a big girl now

“So you think you’re a big girl now Miss England?”

“No. It’s just that the last time that we all worked together, I ended up doing most of the work.”

The only thing that Ezimaka hated more than group projects, was her new nickname. She never thought that she would miss people calling her ‘easy maker,’ but she expected to feel safe at home. She expected to feel the comforts at home, but the domestics that she engaged in made her feel all the more foreign.  Miss EnglandHow ironic, she was not English or even British. When she got to Heathrow airport, the immigration officer stared her up and down, she was bewildered. She commented on the fact that it is very rare to see Africans leave the UK to have their babies, she then went on to enquire whether or not she was flying to the USA instead and after hearing Ezimaka’s response, her bewilderment turned to pity. It was not until she was sitting in that study room, that she realised that it was not only him that she missed, but England.

She was not a big girl. Just the daughter of a big man. A big man, a man who was so ashamed of his daughter’s truth that he turned it into a secret. When she returned to Enugu, she did not feel as though she had returned. Her family was unfamiliar. Everything was unfamiliar. She expected everything to be the same but her room had been turned in to her mother’s second wardrobe so for months, she walked around the room, as if on eggshells.

***

“That’s one thing I hated and loved about you, Ezimaka, you never stood up for yourself. You still don’t.” He spoke to her as if he was speaking to a child, not the mother of his child, of her child, of their child. It was not that he didn’t respect her, he was just tired. Tired of the fact that she spoke as though she were a spectator of her own life. He was tired of the fact that she was now in his house for around thirty minutes but she had still only managed to tell her about how hard it is for the African diaspora at home and abroad. He was well aware of that. A product of the Windrush, he knew what it meant to not feel at home. He had so many questions that he wanted to ask her but he did not want to rush her. He was scared. Scared that she would leave again.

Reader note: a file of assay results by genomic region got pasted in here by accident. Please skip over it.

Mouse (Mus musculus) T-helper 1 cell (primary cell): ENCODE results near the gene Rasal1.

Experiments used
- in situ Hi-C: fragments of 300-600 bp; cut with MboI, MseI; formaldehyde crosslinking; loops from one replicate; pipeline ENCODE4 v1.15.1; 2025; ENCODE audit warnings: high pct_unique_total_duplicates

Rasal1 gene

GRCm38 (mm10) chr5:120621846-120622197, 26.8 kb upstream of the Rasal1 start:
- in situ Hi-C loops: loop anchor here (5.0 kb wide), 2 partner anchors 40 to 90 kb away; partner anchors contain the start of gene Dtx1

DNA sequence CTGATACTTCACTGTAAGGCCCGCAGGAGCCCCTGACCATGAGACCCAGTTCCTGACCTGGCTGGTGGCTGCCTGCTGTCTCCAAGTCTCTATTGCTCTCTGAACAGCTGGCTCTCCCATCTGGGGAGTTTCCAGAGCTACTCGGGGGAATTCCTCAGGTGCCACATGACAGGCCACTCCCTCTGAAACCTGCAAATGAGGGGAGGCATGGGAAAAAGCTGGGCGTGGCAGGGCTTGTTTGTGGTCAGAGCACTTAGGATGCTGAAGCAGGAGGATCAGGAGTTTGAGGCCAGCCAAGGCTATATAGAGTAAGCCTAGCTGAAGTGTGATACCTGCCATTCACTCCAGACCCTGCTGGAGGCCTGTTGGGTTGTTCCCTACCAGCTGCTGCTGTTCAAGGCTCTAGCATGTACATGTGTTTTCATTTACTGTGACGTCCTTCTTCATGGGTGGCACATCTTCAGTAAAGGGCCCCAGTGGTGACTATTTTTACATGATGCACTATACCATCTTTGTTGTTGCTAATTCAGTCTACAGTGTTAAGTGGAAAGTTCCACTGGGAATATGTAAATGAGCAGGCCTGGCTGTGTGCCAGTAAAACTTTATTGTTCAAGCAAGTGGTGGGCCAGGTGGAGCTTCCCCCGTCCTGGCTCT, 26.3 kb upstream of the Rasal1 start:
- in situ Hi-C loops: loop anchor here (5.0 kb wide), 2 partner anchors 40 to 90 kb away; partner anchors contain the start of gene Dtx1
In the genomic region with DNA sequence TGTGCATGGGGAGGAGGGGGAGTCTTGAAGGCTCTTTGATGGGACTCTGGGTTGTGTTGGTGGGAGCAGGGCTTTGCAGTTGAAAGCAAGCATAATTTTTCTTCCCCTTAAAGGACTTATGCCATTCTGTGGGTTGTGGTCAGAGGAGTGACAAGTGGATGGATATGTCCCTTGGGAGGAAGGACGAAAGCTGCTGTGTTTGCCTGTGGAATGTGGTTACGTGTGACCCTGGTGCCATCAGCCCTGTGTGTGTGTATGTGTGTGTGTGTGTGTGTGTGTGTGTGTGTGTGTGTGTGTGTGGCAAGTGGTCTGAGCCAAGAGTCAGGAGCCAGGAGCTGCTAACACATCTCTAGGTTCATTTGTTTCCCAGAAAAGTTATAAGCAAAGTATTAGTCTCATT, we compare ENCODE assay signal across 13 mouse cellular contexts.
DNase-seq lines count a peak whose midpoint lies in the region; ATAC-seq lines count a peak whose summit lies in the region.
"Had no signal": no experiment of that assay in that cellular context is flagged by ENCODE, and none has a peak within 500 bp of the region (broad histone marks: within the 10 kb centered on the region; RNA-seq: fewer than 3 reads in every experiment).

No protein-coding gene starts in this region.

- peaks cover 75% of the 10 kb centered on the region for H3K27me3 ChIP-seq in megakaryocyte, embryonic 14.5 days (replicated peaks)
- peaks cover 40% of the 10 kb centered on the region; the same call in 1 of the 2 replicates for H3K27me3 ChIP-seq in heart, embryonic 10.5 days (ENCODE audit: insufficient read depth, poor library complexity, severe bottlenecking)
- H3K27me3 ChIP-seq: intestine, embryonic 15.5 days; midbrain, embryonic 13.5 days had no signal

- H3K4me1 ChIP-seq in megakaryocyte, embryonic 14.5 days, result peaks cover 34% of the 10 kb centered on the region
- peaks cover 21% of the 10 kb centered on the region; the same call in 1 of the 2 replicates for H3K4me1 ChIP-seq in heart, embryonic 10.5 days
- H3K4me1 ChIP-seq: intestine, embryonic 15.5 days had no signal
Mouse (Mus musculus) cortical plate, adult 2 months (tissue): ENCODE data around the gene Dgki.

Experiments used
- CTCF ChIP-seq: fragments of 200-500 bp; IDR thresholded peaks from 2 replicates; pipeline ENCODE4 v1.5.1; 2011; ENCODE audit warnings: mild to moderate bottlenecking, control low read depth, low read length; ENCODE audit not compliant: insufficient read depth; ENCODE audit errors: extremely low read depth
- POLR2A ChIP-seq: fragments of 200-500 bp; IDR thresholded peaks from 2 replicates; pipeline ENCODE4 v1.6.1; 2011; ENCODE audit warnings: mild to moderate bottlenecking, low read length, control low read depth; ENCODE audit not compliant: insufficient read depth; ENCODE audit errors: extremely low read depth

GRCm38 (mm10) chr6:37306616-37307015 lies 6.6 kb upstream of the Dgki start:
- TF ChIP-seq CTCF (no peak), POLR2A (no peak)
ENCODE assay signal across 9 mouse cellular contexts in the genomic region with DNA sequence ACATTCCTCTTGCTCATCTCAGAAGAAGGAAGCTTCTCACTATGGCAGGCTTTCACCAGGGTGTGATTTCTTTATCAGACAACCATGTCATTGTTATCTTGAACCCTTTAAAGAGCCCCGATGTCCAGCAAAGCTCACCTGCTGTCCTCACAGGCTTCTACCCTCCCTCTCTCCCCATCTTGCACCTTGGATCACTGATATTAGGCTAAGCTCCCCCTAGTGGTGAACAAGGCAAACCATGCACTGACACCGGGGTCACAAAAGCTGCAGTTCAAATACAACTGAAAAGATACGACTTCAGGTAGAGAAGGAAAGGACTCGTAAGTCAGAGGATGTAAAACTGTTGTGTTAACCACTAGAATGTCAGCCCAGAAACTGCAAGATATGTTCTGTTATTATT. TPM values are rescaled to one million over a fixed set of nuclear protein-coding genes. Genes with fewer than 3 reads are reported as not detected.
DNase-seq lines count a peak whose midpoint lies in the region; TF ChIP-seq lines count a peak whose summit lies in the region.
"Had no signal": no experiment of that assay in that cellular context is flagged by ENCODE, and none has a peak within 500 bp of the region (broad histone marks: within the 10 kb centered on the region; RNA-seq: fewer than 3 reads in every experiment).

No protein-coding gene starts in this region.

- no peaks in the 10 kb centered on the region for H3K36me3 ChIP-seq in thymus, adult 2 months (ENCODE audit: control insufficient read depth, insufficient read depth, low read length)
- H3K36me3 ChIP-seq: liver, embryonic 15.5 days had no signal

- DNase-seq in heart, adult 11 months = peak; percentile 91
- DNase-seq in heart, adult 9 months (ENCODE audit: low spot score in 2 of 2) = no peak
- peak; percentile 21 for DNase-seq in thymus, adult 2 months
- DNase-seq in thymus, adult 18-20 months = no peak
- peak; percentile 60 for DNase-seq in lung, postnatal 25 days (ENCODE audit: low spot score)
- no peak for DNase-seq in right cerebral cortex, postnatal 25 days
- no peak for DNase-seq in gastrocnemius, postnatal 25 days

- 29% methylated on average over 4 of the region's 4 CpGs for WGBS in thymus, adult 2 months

He looked different. She thought that he had aged well. She wondered if he thought that she had aged well. His words stung her. He spoke about his feelings for her in the past tense and she knew that she had no right to demand him to acknowledge her in the present. She was grateful. Grateful that he even invited them in.

Them. Ifechi could cut the tension with a knife. He had never felt so awkward in his life. It should not have felt like this. He did not know how it should feel, but he knew that this was not the feeling. As he looked at the two of them, he hated himself. He put a full stop where there should have been a comma. He knew that his parents could have been but because they became his parents a full stop took the place of a comma. As he glanced at his mother, he had never seen her so weak. He found it hard to believe that the woman sitting beside him was the same woman who shouted at her own mother as she put their bags into the taxi as they headed to the airport and who worked 16-hour shifts most days leading up to Christmas. Her weakness made him realise that his mother dreamed that this full stop was, in fact, an ellipsis. But as he looked at the pictures on the wall, of his dad and the woman that he would soon come to know as ‘Angela,’ he could see his dad had seen the full stop and not just started a new paragraph, but a new chapter.

It was not that she had never spoken up for herself. Miss England was forced to find her voice when she returned to Enugu, she was forced to become a big girl and in order for her to be a big girl, she had to learn to speak her mind despite being comfortable in the silence. It was not that she had never spoken up for herself or that she was still the young girl that he knew. She was scared. Scared that he would ask her to leave. 

There were many unspoken words that day and many words spoken that had no purpose but to fill the air. It was in that room that Ifechi found his voice. He was the semi colon, bringing together two sentences who alone were strong but only realised how incomplete they were once in the presence of each other.

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